0x00, 0x00, 0x60, 0xFA, 0xFA, 0x60, 0x00, 0x00,
	0x08, 0x1C, 0x36, 0x22, 0x08, 0x1C, 0x36, 0x22,
	0x22, 0x36, 0x1C, 0x08, 0x22, 0x36, 0x1C, 0x08,
	0xAA, 0x00, 0x55, 0x00, 0xAA, 0x00, 0x55, 0x00,
	0xAA, 0x55, 0xAA, 0x55, 0xAA, 0x55, 0xAA, 0x55,
	0x55, 0xFF, 0xAA, 0xFF, 0x55, 0xFF, 0xAA, 0x00,
	0x00, 0x00, 0x00, 0xFF, 0xFF, 0x00, 0x00, 0x00,
	0x10, 0x10, 0x10, 0xFF, 0xFF, 0x00, 0x00, 0x00,
	0x14, 0x14, 0x14, 0xFF, 0xFF, 0x00, 0x00, 0x00,
	0x10, 0x10, 0xFF, 0xFF, 0x00, 0xFF, 0xFF, 0x00,
	0x10, 0x10, 0xF0, 0xF0, 0x10, 0xF0, 0xF0, 0x00,
	0x14, 0x14, 0x14, 0xFC, 0xFC, 0x00, 0x00, 0x00,
	0x14, 0x14, 0xF7, 0xF7, 0x00, 0xFF, 0xFF, 0x00,
	0x00, 0x00, 0xFF, 0xFF, 0x00, 0xFF, 0xFF, 0x00,
	0x14, 0x14, 0xF4, 0xF4, 0x04, 0xFC, 0xFC, 0x00,
	0x14, 0x14, 0x17, 0x17, 0x10, 0x1F, 0x1F, 0x00,
	0x10, 0x10, 0x1F, 0x1F, 0x10, 0x1F, 0x1F, 0x00,
	0x14, 0x14, 0x14, 0x1F, 0x1F, 0x00, 0x00, 0x00,
	0x10, 0x10, 0x10, 0xF0, 0xF0, 0x00, 0x00, 0x00,
	0x00, 0x00, 0x00, 0x1F, 0x1F, 0x10, 0x10, 0x10,
	0x10, 0x10, 0x10, 0x1F, 0x1F, 0x10, 0x10, 0x10,
	0x10, 0x10, 0x10, 0xF0, 0xF0, 0x10, 0x10, 0x10,
	0x00, 0x00, 0x00, 0xFF, 0xFF, 0x10, 0x10, 0x10,
	0x10, 0x10, 0x10, 0x10, 0x10, 0x10, 0x10, 0x10,
	0x10, 0x10, 0x10, 0xFF, 0xFF, 0x10, 0x10, 0x10,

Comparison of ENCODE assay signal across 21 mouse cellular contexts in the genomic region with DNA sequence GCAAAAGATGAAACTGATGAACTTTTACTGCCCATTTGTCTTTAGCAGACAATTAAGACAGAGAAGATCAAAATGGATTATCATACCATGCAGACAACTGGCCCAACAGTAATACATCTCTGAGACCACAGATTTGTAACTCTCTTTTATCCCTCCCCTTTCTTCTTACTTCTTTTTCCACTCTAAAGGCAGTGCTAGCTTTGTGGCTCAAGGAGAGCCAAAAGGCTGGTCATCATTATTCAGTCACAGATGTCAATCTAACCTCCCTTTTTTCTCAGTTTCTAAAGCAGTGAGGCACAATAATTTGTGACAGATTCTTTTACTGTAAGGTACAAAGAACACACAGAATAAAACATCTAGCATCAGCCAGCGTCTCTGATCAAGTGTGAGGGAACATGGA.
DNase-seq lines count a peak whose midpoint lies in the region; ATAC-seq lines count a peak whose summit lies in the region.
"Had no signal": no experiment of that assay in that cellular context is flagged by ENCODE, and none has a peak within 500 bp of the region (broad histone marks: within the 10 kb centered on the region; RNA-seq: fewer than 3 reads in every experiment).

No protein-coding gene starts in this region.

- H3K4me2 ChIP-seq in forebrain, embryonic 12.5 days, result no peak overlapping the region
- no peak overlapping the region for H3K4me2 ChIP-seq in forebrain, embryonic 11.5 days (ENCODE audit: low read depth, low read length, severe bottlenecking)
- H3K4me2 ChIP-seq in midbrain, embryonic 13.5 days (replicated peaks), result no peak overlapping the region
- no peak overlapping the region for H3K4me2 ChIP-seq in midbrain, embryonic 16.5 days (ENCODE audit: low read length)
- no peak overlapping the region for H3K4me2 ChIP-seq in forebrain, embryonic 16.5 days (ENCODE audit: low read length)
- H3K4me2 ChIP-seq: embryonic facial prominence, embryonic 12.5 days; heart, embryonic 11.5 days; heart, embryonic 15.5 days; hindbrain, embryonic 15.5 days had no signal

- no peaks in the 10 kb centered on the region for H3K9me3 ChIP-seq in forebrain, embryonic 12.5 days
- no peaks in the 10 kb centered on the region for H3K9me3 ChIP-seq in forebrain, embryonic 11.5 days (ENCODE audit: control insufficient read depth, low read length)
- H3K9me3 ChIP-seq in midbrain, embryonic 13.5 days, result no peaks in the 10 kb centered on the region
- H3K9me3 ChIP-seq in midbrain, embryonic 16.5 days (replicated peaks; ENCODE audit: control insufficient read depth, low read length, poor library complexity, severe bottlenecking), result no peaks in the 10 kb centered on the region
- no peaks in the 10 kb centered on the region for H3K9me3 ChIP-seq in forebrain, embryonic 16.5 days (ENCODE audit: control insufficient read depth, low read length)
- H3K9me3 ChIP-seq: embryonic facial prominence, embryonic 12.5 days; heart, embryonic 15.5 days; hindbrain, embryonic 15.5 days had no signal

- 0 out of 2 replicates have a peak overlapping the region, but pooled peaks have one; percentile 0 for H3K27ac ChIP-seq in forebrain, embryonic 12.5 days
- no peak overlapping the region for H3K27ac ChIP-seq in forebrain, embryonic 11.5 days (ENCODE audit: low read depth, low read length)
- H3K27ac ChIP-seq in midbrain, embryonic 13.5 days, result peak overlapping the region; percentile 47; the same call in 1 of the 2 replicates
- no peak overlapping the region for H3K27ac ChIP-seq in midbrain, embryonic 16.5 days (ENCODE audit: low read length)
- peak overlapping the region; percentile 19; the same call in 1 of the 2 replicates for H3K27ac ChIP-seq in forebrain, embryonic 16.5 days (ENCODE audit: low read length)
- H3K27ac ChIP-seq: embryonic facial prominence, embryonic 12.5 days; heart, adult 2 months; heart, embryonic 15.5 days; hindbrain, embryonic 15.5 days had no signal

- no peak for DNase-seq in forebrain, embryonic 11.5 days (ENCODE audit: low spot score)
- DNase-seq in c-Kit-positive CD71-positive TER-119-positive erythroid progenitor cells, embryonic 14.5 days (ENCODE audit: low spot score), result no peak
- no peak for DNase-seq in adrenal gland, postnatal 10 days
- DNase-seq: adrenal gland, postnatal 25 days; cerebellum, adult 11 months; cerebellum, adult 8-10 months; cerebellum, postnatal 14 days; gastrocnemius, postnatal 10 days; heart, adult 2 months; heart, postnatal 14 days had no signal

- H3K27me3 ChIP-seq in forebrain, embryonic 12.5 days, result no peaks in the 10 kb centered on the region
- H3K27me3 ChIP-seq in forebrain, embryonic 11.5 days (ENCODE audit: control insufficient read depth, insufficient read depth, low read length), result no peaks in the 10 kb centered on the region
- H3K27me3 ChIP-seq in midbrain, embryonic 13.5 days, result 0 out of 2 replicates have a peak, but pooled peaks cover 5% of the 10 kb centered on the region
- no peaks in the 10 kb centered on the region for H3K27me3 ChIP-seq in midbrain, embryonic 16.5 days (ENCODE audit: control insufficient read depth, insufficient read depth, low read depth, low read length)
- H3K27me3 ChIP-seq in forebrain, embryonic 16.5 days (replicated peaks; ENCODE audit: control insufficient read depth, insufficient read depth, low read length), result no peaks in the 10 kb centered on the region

0x00, 0x00, 0x00, 0xFF, 0xFF, 0x14, 0x14, 0x14,
	0x00, 0x00, 0xFF, 0xFF, 0x00, 0xFF, 0xFF, 0x10,
	0x00, 0x00, 0x1F, 0x1F, 0x10, 0x17, 0x17, 0x14,
	0x00, 0x00, 0xFC, 0xFC, 0x04, 0xF4, 0xF4, 0x14,
	0x14, 0x14, 0x17, 0x17, 0x10, 0x17, 0x17, 0x14,
	0x14, 0x14, 0xF4, 0xF4, 0x04, 0xF4, 0xF4, 0x14,
	0x00, 0x00, 0xFF, 0xFF, 0x00, 0xF7, 0xF7, 0x14,
	0x14, 0x14, 0x14, 0x14, 0x14, 0x14, 0x14, 0x14,
	0x14, 0x14, 0xF7, 0xF7, 0x00, 0xF7, 0xF7, 0x14,
	0x14, 0x14, 0x14, 0x17, 0x17, 0x14, 0x14, 0x14,
	0x10, 0x10, 0x1F, 0x1F, 0x10, 0x1F, 0x1F, 0x10,
	0x14, 0x14, 0x14, 0xF4, 0xF4, 0x14, 0x14, 0x14,
	0x10, 0x10, 0xF0, 0xF0, 0x10, 0xF0, 0xF0, 0x10,
	0x00, 0x00, 0x1F, 0x1F, 0x10, 0x1F, 0x1F, 0x10,
	0x00, 0x00, 0x00, 0x1F, 0x1F, 0x14, 0x14, 0x14,
	0x00, 0x00, 0x00, 0xFC, 0xFC, 0x14, 0x14, 0x14,
	0x00, 0x00, 0xF0, 0xF0, 0x10, 0xF0, 0xF0, 0x10,
	0x10, 0x10, 0xFF, 0xFF, 0x00, 0xFF, 0xFF, 0x10,
	0x14, 0x14, 0x14, 0xF7, 0xF7, 0x14, 0x14, 0x14,
	0x10, 0x10, 0x10, 0x1F, 0x1F, 0x00, 0x00, 0x00,
	0x00, 0x00, 0x00, 0xF0, 0xF0, 0x10, 0x10, 0x10,
	0xFF, 0xFF, 0xFF, 0xFF, 0xFF, 0xFF, 0xFF, 0xFF,
	0xF0, 0xF0, 0xF0, 0xF0, 0xF0, 0xF0, 0xF0, 0xF0,
	0xFF, 0xFF, 0xFF, 0xFF, 0x00, 0x00, 0x00, 0x00,
	0x00, 0x00, 0x00, 0x00, 0xFF, 0xFF, 0xFF, 0xFF,
	0x0F, 0x0F, 0x0F, 0x0F, 0x0F, 0x0F, 0x0F, 0x0F,
	0x38, 0x7C, 0x44, 0x6C, 0x38, 0x6C, 0x44, 0x00,
	0xFC, 0xFE, 0x2A, 0x2A, 0x3E, 0x14, 0x00, 0x00,
	0x7E, 0x7E, 0x02, 0x02, 0x02, 0x06, 0x06, 0x00,
	0x02, 0x7E, 0x7E, 0x02, 0x7E, 0x7E, 0x02, 0x00,
	0x41, 0x63, 0x77, 0x5D, 0x49, 0x63, 0x63, 0x00,